It proved a winning combination, and in 2006 Friese took the entrepreneurial plunge once again when he launched the quarterly magazine “Edible Iowa River Valley” to promote (you guessed it!) the area’s best sustainably produced food and drink. Also an avid proponent of “slow food” – which he describes as “food raised with care, prepared with passion, and served with love” – Friese joined the national board of Slow Food USA in 1999 and spearheaded Slow Food Iowa City, which helped build a 12,000-square-foot garden and orchard at a local high school.

As he takes his fight for local organic food and regenerative land use to the ballot box, Friese admits he has been surprised by how well his candidacy has been received throughout Iowa City and the rest of Johnson County. “I thought people might question why a chef was running for political office,” he says, “but those I have met have been pretty excited about it.”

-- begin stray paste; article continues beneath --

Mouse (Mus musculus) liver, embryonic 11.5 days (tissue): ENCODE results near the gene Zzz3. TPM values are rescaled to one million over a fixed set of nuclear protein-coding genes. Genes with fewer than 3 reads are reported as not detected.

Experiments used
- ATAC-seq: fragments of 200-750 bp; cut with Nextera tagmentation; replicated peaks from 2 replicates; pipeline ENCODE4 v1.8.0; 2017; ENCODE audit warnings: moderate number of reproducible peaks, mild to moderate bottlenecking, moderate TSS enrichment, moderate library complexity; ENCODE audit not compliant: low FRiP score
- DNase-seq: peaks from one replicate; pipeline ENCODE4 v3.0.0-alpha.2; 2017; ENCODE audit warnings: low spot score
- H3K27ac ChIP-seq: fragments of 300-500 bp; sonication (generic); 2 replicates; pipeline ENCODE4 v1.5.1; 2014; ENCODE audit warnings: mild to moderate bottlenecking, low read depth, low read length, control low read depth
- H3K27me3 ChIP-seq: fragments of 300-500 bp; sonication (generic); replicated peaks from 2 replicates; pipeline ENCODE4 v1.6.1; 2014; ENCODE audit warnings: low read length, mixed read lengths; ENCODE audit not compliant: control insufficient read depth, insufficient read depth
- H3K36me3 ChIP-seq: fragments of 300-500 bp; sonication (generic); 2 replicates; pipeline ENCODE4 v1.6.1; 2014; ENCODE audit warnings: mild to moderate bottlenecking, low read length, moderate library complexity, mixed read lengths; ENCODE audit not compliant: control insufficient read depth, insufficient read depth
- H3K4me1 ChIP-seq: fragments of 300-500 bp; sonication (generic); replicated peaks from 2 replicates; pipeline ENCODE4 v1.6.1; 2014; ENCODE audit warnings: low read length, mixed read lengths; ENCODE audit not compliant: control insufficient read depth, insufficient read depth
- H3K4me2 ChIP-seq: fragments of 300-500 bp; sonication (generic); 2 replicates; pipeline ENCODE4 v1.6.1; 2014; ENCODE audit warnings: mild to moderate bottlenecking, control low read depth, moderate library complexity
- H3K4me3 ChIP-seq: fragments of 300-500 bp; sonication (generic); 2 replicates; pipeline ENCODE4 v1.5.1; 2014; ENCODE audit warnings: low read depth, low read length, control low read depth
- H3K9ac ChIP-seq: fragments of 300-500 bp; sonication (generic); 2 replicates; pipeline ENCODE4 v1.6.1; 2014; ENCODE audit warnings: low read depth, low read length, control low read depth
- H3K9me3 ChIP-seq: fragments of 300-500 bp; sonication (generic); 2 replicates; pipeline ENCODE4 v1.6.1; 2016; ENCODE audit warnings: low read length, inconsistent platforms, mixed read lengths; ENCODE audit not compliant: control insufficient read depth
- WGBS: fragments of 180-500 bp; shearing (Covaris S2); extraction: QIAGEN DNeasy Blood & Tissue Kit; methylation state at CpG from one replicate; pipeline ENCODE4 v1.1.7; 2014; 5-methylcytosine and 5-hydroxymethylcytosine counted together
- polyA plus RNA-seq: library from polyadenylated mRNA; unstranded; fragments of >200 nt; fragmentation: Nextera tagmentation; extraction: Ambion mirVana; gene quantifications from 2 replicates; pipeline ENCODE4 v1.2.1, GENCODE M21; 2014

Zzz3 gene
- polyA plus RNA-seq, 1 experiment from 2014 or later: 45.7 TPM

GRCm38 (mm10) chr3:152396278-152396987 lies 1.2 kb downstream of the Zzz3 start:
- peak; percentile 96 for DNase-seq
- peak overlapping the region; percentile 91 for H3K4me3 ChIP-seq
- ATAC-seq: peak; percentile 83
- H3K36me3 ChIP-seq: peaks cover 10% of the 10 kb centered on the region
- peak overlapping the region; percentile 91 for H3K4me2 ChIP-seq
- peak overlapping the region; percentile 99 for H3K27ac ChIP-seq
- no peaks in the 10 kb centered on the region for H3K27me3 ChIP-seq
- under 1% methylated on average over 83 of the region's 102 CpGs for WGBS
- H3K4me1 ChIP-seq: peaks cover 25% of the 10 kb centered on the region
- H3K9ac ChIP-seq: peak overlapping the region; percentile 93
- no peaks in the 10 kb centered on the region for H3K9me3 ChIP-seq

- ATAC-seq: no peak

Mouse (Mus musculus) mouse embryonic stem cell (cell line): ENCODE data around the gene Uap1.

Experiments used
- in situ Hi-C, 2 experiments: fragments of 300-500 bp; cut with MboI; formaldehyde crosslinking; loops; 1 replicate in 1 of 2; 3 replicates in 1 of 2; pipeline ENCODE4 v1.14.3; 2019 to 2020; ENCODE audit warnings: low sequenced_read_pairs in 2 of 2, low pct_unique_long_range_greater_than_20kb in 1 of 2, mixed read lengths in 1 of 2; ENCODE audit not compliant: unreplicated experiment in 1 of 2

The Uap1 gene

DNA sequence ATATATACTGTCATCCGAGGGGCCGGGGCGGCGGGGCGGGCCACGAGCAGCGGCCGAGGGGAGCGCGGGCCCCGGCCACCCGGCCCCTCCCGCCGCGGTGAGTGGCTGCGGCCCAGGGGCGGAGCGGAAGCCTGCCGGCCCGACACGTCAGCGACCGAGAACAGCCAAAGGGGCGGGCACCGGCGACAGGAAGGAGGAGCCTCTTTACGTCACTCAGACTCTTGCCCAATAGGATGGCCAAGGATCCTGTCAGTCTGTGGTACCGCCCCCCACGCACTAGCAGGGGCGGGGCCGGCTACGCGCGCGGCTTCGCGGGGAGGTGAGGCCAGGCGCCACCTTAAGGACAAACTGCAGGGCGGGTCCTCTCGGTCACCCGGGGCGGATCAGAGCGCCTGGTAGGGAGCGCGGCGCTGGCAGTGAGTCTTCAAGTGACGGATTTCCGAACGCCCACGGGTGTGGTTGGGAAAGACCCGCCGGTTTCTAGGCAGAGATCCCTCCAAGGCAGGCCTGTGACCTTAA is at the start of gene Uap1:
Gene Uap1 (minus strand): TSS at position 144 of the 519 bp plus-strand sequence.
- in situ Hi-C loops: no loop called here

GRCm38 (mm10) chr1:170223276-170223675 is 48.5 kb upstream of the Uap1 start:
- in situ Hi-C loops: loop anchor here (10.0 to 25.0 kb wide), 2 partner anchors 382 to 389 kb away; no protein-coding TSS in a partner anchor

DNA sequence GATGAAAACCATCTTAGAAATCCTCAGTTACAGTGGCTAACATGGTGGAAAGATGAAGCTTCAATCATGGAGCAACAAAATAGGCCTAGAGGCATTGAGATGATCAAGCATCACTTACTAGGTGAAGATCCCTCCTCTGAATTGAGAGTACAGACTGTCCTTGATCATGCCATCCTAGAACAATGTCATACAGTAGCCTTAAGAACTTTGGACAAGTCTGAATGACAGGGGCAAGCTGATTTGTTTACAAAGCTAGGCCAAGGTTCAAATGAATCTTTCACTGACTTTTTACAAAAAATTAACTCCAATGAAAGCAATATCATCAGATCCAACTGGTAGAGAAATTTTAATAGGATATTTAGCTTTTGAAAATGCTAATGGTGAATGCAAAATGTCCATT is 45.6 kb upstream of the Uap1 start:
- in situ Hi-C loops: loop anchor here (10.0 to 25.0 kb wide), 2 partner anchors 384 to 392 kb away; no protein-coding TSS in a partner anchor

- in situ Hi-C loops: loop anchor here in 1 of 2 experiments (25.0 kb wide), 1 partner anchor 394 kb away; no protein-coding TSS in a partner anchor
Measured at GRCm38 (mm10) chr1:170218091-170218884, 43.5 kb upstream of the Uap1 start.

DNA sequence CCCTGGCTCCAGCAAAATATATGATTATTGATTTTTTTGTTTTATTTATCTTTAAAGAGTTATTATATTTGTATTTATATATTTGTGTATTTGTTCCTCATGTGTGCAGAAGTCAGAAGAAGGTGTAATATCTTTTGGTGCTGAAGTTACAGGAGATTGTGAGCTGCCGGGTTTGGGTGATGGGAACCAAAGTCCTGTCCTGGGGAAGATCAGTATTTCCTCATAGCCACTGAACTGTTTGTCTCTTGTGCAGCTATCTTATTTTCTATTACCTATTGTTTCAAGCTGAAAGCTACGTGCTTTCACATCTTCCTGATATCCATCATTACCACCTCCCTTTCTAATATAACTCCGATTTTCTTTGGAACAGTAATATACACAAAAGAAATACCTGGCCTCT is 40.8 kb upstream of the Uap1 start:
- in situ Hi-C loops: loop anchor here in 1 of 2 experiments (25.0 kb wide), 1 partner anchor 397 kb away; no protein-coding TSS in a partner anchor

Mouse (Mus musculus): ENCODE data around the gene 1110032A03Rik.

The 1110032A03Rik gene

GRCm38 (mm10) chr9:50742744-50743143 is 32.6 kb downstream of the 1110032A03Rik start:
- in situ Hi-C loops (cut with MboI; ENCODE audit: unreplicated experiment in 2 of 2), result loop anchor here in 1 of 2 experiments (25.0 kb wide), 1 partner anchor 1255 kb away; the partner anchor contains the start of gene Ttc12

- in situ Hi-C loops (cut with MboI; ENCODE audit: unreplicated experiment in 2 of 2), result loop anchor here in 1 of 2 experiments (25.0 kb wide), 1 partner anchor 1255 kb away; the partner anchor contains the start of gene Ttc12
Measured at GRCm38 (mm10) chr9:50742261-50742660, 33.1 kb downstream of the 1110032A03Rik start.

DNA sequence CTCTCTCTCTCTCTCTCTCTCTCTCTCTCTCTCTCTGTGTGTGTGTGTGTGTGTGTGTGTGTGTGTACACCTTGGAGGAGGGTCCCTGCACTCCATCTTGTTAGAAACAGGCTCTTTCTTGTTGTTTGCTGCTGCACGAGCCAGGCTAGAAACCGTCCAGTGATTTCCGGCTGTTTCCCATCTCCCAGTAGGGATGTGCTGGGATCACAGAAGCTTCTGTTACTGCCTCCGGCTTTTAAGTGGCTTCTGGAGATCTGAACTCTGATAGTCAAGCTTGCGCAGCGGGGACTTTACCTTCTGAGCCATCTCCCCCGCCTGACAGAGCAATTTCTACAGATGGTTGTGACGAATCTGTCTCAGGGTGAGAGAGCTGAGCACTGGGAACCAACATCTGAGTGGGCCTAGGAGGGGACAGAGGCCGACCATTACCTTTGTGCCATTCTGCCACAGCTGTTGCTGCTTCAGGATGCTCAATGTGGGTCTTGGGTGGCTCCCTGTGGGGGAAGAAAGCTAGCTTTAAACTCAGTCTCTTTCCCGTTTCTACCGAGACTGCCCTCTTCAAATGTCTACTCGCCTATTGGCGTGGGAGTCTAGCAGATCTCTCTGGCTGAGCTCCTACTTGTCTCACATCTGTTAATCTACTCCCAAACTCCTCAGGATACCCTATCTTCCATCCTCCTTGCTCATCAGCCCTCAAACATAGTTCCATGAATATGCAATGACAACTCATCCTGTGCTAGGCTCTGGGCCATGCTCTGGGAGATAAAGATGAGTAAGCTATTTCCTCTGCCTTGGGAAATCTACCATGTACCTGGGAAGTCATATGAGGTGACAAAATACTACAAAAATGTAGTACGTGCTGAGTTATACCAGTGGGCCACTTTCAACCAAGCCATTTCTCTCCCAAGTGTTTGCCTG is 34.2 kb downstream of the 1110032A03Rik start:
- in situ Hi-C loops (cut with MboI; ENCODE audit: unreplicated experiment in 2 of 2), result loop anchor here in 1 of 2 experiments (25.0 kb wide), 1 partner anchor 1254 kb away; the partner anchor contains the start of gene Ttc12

And that’s an encouraging sign for Friese, who, despite a career spent educating others through palate and print, recognizes that politics is the ultimate way to effect positive change. “You can’t just write about or talk about or scream about or cry about things you want to change – you actually have to get your hands dirty and work to make the change you want to see,” he says. “There are policies in the way of making this place the way I and so many others think it should be, and I’m ready to do something to change that.”

Electing for Change: Alicia Leinberger

electing_alicialeinbergerAlicia Leinberger

The words – uttered on public radio the fall of 2015 – stopped Alicia Leinberger in her tracks.

They also changed the trajectory of her life.

“A Bernie Sanders supporter was talking about how the campaign was all about creating a political revolution,” recalls Leinberger, founder of Ethos Green Power, a renewable energy business in Viroqua, Wisconsin. “When she said that, I was like, ‘Wait! What?! Someone actually said that out loud?’ Those words set me on fire.”

Leinberger immediately threw herself into the local Sanders campaign, joining a couple dozen other tireless supporters who canvassed door-to-door in Viroqua to educate voters about the Vermont Senator’s platform. Their efforts met with success last April, when Sanders tallied more votes than rival Hillary Clinton both in Viroqua and statewide in the Wisconsin primary.

“It felt great,” says Leinberger, who attended the Democratic National Convention in Philadelphia in July as a Sanders delegate. “But then my thoughts turned to, ‘Now what?’”